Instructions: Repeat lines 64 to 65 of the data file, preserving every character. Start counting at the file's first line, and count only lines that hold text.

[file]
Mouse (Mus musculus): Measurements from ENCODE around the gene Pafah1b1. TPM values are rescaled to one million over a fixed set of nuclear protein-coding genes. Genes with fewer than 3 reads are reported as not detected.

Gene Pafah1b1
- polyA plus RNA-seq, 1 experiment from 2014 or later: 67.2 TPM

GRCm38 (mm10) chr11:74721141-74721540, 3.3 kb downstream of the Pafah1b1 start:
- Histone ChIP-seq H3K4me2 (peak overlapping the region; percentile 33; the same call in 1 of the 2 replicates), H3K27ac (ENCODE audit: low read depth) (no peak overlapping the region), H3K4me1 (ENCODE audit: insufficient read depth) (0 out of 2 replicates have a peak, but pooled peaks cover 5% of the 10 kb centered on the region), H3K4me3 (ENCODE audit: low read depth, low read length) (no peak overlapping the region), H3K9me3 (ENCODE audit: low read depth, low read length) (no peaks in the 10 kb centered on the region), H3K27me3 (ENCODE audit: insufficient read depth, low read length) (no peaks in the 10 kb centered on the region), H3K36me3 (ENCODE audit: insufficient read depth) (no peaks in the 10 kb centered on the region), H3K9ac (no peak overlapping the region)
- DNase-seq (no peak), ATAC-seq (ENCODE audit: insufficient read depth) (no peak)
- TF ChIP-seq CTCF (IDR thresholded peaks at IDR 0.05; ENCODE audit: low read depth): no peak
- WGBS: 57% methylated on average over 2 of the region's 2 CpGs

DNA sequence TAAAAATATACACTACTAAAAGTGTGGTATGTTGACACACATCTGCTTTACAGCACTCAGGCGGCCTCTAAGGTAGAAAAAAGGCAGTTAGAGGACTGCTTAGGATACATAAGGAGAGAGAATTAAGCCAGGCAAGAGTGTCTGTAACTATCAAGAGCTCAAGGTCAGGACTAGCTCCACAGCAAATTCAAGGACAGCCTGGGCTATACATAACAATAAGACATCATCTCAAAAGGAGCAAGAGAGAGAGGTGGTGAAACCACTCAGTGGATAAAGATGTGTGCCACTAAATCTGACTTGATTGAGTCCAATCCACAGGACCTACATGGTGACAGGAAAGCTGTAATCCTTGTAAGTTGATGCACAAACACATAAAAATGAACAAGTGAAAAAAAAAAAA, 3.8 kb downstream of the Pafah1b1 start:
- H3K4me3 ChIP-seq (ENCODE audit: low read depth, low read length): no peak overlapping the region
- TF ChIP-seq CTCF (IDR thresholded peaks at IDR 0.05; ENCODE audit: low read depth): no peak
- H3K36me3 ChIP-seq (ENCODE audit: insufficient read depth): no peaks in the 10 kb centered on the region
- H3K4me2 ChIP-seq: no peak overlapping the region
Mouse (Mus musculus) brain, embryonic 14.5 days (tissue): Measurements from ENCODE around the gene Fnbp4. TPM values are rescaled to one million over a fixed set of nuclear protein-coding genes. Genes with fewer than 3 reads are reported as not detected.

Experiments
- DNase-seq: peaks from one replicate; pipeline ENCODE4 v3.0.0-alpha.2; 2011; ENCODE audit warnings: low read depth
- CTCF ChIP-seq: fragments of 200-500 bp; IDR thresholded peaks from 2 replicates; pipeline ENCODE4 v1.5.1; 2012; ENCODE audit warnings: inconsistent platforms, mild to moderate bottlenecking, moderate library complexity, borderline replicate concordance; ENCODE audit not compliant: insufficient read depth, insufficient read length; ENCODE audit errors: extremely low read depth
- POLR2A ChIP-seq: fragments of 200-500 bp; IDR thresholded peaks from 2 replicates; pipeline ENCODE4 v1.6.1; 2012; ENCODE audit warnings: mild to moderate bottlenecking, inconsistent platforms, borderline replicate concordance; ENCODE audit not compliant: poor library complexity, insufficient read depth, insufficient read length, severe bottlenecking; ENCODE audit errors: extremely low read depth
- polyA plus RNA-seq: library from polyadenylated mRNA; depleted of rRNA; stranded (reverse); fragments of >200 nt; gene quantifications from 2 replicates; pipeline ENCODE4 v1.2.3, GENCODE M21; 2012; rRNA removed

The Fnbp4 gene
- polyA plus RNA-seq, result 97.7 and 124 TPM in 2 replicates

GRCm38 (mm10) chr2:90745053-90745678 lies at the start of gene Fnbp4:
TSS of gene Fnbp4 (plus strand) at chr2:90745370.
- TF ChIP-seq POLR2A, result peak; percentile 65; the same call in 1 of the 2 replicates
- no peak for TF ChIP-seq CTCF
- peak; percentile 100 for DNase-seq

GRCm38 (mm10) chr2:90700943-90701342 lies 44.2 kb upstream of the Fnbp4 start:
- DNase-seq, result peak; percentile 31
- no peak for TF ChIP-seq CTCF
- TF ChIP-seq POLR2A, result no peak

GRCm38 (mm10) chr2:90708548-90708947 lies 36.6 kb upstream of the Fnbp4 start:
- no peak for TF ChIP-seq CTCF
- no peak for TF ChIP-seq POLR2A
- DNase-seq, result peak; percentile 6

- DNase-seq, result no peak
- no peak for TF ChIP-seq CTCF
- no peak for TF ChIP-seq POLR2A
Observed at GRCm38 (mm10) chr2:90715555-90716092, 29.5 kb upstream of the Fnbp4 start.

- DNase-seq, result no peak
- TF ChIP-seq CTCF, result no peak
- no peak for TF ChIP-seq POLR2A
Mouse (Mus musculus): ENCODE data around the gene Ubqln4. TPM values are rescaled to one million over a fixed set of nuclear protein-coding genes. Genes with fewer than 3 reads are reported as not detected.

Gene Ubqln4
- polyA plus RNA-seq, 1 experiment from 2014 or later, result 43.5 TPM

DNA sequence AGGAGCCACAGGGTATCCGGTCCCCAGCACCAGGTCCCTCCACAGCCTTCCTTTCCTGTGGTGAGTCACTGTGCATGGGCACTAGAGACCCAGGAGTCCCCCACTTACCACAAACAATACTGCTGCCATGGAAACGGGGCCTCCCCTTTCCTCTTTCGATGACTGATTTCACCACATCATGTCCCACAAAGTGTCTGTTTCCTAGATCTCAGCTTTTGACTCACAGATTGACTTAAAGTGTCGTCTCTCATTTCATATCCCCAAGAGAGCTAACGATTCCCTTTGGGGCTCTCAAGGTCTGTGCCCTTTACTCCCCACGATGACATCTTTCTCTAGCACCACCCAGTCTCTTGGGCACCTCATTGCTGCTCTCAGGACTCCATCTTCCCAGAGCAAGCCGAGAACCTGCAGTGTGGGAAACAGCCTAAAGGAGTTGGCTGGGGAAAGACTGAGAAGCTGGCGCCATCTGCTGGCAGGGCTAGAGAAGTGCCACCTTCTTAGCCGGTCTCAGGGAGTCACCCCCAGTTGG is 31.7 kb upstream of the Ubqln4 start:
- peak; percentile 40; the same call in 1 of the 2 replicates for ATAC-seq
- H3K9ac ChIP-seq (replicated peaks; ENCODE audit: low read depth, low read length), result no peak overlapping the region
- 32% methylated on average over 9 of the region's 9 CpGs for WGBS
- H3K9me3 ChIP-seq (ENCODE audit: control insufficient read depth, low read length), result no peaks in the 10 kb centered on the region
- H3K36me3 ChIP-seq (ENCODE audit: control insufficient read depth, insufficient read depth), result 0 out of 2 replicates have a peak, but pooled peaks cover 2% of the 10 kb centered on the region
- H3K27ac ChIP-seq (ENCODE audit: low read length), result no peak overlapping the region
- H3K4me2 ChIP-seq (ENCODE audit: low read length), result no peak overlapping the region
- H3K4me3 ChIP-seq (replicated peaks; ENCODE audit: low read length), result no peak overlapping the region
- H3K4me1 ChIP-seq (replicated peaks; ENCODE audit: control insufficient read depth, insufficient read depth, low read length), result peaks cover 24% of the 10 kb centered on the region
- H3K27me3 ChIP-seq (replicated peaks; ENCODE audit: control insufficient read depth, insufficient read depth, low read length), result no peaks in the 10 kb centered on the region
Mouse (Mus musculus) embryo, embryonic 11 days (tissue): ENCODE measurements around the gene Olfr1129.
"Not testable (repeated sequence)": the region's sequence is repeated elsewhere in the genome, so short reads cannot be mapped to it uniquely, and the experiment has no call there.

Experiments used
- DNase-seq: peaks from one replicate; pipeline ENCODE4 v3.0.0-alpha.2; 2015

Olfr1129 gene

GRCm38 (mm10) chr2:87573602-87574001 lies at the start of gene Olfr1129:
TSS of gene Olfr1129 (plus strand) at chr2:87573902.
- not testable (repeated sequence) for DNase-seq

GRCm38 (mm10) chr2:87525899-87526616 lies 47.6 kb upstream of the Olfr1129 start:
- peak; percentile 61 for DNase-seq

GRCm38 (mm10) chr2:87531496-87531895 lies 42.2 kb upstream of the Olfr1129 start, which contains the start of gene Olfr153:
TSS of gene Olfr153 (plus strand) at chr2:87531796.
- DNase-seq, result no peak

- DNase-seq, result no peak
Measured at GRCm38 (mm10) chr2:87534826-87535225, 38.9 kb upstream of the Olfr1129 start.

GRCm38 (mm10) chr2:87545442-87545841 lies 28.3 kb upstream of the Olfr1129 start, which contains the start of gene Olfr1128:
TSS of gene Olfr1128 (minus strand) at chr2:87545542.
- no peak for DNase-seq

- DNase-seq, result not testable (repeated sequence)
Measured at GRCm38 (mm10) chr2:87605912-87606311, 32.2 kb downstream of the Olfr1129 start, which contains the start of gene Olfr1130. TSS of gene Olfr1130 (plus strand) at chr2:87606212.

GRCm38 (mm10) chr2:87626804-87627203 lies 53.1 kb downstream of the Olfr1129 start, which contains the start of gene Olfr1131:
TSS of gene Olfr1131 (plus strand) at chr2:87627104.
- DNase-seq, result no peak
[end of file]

GRCm38 (mm10) chr2:87525899-87526616 lies 47.6 kb upstream of the Olfr1129 start:
- peak; percentile 61 for DNase-seq